I have long felt that plants tell us more about spiritual things in our lives than animals do. While we can be as cunning as a fox or as quiet as a mouse, it doesn’t quite have the same effect as watching some flowers turn their heads towards the sun all through the day, or learning that plants take in sunlight for food – because they photosynthesise.
Turn over the back of a leaf off a tree and you will often see the basic pattern of the whole tree there, in each of its leaves. This will remind us that each of us has been made in the image and likeness of God. Many of the forms of flowers are obvious representations of our collective belonging to the Lord, as in the above picture of one daisy. The centre is the Lord. Notice the way that this is golden. We are the petals formed round the edge with each one joining and being held in its position by the divine all-in- all.
Let’s add a helpful thing to that simple illustration, that for us to truly appreciate and understand where some fellow human being is in relation to us, we don’t do that directly; we must first go to the Lord at the centre and then out to where this person is. And we ‘petals’ all look alike, but closer scrutiny would show us that every daisy petal is quite unique.
Grass grows quietly by itself, unnoticed, and at times it gets mown. So it is not very surprising that Jesus, when he fed the five thousand with the food of bread and fish, made them sit down in groups upon the green grass.
Fern fronds are tight springs all coiled up which gradually open up and spread out into spreading fronds. And the fronds themselves are fractals, a pattern of what can be an infinitely similar repeating pattern. Take a fern frond and look at how it is arranged.
Lichens, those flattish pale green round fairly boring plants on trees and stones, are a case in point. They are not one plant but two: the fusion of two completely different species – an algae and a fungus – whose union produced a mutual help system which worked. This is called a symbiotic relationship. It reminds us (of course) of the marriage of good and truth or the marriage of husband and wife in conjugial love, in which our wish to do what is good seeks out the truth we need so that our action may be ”truly good”.
Moss. The wonder of moss is that when it goes through a long period of dryness (we might describe that as a temptation) it “shuts down”. What it doesn’t do is to die! It conserves and preserves itself, so that the next fall of rain will bring it back to life and being green again. When we go through some temptation conflict, we are then very dependent upon the Lord to take us through this, because as it is for us we have little or no resource to draw on apart from that.
The other thing about moss is that its seed-head is remarkably different according to what kind of moss it is. Every year, the individual stem of a moss shoots up a fruitful head, a large set of spores that float off and begin mossing elsewhere. In fact, mosses are identified by their ‘caps’ or their spore-heads which at some time, go off like a fire cracker and throw the spores far and wide. But it begins with a veritable “bang”!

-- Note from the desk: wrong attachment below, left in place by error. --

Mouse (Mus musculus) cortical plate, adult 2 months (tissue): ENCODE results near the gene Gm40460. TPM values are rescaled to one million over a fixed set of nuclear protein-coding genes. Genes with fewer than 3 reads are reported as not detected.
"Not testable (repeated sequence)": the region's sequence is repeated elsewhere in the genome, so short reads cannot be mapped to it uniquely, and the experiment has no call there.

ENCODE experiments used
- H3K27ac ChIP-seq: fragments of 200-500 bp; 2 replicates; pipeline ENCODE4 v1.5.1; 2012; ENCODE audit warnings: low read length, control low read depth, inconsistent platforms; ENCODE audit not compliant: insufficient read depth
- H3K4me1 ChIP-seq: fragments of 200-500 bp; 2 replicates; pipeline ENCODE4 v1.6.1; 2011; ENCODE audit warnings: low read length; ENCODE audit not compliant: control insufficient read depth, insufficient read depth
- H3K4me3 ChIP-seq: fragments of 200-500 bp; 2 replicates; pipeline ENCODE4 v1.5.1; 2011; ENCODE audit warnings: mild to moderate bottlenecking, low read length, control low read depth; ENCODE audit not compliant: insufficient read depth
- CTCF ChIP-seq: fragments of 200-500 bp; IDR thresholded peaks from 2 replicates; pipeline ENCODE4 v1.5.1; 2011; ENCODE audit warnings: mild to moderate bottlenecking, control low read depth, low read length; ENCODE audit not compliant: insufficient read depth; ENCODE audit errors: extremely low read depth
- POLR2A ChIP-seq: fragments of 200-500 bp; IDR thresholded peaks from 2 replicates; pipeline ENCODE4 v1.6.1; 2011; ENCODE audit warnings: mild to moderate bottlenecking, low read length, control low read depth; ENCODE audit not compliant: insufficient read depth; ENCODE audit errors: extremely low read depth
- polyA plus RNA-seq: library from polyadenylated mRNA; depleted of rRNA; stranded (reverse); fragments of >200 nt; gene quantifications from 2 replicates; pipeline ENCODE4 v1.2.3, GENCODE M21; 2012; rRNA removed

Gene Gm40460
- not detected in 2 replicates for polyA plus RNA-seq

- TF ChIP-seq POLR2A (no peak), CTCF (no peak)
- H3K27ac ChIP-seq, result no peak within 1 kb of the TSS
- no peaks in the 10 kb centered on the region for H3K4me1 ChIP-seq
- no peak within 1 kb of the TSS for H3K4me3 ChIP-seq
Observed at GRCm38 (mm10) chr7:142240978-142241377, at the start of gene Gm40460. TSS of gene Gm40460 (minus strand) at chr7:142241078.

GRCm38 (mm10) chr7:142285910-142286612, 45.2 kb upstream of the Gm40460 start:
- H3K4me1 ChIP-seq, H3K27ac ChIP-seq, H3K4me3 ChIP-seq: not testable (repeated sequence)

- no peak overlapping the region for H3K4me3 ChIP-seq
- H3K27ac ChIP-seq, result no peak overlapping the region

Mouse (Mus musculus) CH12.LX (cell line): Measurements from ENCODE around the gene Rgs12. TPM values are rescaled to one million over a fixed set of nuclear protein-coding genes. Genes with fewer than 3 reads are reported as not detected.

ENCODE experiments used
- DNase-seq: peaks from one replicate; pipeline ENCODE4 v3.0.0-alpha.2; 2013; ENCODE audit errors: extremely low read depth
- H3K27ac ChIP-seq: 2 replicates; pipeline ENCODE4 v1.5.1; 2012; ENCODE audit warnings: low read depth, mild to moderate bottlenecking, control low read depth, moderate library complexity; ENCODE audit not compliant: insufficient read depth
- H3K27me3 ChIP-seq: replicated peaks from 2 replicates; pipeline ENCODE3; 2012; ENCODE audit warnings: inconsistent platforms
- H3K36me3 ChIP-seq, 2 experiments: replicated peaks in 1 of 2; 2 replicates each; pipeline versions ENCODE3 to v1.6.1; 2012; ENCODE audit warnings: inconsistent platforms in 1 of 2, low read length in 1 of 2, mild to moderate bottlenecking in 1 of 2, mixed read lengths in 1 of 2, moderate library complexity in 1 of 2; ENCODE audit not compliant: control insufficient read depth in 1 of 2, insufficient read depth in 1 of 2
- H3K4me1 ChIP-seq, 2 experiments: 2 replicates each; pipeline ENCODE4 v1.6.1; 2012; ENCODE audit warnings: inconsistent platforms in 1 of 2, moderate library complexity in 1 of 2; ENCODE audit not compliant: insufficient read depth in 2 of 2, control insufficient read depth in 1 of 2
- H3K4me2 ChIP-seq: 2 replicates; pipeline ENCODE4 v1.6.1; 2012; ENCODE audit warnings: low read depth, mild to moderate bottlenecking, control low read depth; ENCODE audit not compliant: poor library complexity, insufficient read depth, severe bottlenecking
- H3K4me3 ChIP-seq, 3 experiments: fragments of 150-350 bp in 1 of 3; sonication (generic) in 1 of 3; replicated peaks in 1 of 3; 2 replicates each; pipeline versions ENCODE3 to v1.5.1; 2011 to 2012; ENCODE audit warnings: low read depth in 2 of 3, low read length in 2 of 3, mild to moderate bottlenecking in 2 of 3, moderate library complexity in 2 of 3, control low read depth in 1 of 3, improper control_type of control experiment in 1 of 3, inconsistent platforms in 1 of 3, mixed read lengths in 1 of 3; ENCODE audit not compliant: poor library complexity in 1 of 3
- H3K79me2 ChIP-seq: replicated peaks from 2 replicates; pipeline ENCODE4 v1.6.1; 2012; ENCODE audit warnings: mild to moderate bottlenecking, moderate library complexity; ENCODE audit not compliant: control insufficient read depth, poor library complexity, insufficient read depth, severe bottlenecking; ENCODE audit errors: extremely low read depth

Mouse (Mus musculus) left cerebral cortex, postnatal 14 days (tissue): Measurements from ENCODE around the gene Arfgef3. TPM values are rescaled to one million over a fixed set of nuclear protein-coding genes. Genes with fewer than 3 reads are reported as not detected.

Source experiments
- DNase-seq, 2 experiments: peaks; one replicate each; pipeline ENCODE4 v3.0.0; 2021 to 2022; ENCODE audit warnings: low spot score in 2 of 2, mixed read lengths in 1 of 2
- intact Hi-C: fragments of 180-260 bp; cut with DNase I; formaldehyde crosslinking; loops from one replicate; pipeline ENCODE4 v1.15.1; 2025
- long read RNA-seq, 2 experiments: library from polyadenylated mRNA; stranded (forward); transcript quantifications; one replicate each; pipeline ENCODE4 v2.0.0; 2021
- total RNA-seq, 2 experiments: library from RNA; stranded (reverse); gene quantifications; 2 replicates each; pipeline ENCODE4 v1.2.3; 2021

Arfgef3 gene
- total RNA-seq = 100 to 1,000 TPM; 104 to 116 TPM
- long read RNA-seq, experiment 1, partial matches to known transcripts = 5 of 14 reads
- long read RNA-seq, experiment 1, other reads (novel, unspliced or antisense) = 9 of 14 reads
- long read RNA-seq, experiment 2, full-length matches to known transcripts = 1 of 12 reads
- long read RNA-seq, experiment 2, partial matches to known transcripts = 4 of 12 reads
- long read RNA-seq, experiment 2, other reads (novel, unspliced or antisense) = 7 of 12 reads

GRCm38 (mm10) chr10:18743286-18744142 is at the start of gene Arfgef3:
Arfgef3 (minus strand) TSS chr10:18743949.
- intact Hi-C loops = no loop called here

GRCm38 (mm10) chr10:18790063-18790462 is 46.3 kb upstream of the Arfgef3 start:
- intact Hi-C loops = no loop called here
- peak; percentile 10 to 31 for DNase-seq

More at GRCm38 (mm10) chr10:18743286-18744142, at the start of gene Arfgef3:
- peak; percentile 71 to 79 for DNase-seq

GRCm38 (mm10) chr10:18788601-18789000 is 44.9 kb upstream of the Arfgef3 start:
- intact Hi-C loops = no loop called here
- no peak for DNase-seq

And perhaps the most mysterious of plants, the fungae (toadstools and mushrooms). To see a slender toadstool stem pushing determinedly through invincible tarmac is a joy to behold. But the real life of a toadstool is all in its hidden interweaving going on underground, a carpet of mycelia, or threads of connection. Now there, you see, is an obvious spiritual correspondence: the way in which Divine Providence is always sustaining us and maintaining our (hidden) form.
I have several books written by New Church/Swedenborgian people on the plants that are mentioned in the Bible.
Here are several extracts –
“The Lord God planted a garden east of Eden. And out of the ground the Lord God made every tree grow that is pleasant to the sight and good for food.” With those innocent people knowledge wasn’t laboriously acquired, because they enjoyed spiritual perceptions of truth from the Lord.” (The Language of Parable by William Worcester).
“Behold how good and pleasant it is for brothers to dwell together in unity.” (Psalm 133.1)” It is like precious oil, running down”0, because it depends so much on the presence of kindness (oil) among them.
Palm trees are remarkable for growing in deserts and they have no branches but all the growth is in the topmost crown. The knowledge to which it corresponds must relate to one exalted theme, which is the knowledge of the Lord.
The oak is a tree much more useful for its wood than for its fruit. Indeed the name ‘oak’ is used Biblically in a general way for many trees. The quality of ‘oakness’ is in its strength and durability because it lives hundreds of years. Here we have, not so much the higher heavenly perceptions of spiritual principles but more the grasp of simpler natural principles of what is right in the early stages of our regeneration.
The noblest tree in the Bible is the cedar of Lebanon which has branches that spread out from the trunk in level floors, one above the other. It was this tree which was used in the building of Solomon’s temple. Orderly in its arrangement, with one branch above another, suggesting an understanding which rises to the highest things, which sees the true relation between natural things and spiritual things, and supremely the relation of all things to the Lord.
How well do the plants teach us about the spiritual things in our life !!